But if you’re still concerned about spammy SEO and you should be optimising what you do, a new video by Google’s Head of Web Spam Team, Matt Cutts should help:

Good SEO takes time, effort and skill to ensure that relevant content and products are correctly returned for relevant search terms. Bad SEO promises to get you to #1 on Google by using every trick in the book.

And I’ll always practise and recommend good, ethical ‘white hat’ SEO practices for one simple reason – they give better, more cost effective and longterm results. By following the best practice recommendations of search engines, you don’t have to worry about getting found out, or getting your spam technique negated by an update, and having everything wiped out or penalised overnight. You’ll also have a solid foundation to build your business on, and as part of the work you’ll be improving the content and results in related areas, such as conversion rates and social media engagement.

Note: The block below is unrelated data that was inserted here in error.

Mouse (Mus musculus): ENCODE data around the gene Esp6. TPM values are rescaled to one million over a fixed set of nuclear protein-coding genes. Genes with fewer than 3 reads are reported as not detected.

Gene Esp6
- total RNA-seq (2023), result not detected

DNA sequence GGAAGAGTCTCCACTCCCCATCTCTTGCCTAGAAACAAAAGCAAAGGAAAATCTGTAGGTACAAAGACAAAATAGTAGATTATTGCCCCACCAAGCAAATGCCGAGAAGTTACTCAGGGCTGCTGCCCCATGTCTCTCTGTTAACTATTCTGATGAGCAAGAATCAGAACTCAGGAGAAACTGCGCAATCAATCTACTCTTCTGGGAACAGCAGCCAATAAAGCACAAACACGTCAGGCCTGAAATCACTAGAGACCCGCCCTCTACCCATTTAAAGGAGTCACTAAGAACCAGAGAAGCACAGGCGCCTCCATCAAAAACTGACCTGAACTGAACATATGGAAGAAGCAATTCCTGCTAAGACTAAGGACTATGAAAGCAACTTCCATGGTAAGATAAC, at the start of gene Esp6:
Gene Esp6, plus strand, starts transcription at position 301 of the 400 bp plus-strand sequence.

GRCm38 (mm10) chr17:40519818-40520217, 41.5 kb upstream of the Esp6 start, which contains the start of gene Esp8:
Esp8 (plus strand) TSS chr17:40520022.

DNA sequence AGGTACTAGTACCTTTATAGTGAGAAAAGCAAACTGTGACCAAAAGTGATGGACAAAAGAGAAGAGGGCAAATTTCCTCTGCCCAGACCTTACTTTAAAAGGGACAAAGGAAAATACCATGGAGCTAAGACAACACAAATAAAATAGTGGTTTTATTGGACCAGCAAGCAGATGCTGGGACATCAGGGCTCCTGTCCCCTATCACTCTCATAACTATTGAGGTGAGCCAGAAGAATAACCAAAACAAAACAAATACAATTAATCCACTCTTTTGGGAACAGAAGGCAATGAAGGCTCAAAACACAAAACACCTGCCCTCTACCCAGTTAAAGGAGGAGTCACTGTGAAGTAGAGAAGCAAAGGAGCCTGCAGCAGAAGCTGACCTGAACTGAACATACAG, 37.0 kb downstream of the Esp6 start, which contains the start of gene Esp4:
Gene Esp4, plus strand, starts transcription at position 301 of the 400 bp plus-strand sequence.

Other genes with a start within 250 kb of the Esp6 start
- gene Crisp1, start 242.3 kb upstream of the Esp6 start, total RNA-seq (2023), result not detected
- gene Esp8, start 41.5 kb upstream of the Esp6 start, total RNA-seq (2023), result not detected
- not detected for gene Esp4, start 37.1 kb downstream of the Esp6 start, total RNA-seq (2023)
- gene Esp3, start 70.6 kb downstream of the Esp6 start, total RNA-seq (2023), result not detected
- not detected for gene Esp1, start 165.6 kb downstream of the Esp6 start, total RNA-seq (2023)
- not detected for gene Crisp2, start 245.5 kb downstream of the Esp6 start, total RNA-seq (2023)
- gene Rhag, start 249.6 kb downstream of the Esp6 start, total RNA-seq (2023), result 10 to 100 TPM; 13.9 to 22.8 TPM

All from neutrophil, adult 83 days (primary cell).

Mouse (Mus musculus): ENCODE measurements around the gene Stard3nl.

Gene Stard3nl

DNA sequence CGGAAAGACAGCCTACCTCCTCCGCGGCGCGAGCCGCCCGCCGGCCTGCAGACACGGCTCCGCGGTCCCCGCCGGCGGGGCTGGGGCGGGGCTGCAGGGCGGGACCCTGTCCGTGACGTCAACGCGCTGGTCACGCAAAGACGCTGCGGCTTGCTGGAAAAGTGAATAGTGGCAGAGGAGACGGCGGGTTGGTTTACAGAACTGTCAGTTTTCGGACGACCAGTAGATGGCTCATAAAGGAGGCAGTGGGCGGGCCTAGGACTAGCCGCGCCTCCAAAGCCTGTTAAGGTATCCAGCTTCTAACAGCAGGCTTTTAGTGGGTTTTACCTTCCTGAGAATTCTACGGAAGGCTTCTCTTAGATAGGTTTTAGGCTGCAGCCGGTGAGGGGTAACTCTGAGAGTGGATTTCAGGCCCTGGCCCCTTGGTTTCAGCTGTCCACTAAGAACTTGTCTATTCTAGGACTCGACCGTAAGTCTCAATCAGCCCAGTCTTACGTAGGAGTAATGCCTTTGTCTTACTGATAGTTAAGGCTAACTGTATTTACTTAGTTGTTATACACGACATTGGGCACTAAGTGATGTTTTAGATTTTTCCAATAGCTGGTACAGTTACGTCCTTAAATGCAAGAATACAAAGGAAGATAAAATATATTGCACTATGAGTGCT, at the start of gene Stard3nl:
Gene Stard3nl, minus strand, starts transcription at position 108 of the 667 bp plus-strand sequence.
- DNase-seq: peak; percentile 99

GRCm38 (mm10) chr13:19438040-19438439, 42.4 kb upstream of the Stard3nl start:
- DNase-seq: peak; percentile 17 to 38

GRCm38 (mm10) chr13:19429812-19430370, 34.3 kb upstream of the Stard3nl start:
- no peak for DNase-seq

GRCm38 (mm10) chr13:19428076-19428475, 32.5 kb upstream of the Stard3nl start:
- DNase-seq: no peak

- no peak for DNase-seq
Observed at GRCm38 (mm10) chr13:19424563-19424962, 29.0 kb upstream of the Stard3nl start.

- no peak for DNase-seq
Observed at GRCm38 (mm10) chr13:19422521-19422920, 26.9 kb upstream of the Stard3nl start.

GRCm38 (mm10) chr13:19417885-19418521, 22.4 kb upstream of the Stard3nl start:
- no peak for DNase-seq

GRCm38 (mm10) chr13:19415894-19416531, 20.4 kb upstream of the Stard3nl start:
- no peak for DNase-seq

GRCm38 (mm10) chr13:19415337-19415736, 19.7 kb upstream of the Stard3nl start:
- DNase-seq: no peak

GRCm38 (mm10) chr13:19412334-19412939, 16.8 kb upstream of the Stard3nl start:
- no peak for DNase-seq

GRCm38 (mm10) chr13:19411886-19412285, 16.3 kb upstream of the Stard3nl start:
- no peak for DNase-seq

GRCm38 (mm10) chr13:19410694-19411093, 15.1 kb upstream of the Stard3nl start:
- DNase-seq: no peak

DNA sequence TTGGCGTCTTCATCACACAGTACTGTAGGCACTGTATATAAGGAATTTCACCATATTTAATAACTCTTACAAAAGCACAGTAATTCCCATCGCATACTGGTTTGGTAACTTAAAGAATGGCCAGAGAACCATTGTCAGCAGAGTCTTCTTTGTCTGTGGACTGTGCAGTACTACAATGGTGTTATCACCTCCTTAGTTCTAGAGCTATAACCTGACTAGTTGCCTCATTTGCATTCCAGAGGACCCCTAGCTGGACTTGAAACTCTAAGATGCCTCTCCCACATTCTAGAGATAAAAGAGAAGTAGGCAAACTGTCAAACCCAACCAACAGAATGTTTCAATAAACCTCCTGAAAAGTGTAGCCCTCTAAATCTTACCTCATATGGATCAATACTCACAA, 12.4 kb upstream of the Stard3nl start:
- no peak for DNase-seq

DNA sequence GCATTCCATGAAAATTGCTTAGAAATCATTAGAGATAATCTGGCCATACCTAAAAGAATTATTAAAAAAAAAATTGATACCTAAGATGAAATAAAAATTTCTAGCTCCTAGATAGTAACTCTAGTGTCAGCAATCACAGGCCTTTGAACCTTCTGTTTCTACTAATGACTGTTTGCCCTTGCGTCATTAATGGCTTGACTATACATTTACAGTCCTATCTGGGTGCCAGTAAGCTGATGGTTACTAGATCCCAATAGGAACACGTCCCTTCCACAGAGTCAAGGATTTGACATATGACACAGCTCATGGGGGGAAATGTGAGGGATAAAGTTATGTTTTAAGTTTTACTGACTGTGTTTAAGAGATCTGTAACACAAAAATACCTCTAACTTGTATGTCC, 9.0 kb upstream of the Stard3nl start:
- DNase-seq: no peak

And if you ever need advice, feel free to get in touch!

Content, Marketing and SEO

I generally stay away from posting infographics, but this one on the value of content and SEO is useful and relevant enough to share, and it reinforces a lot of the messages I’ve given to clients about the increasing need to integrate all elements of digital marketing, beginning with great content which is optimised for conversions/actions, and then building on that with social elements, search engine optimisation, and federated distribution.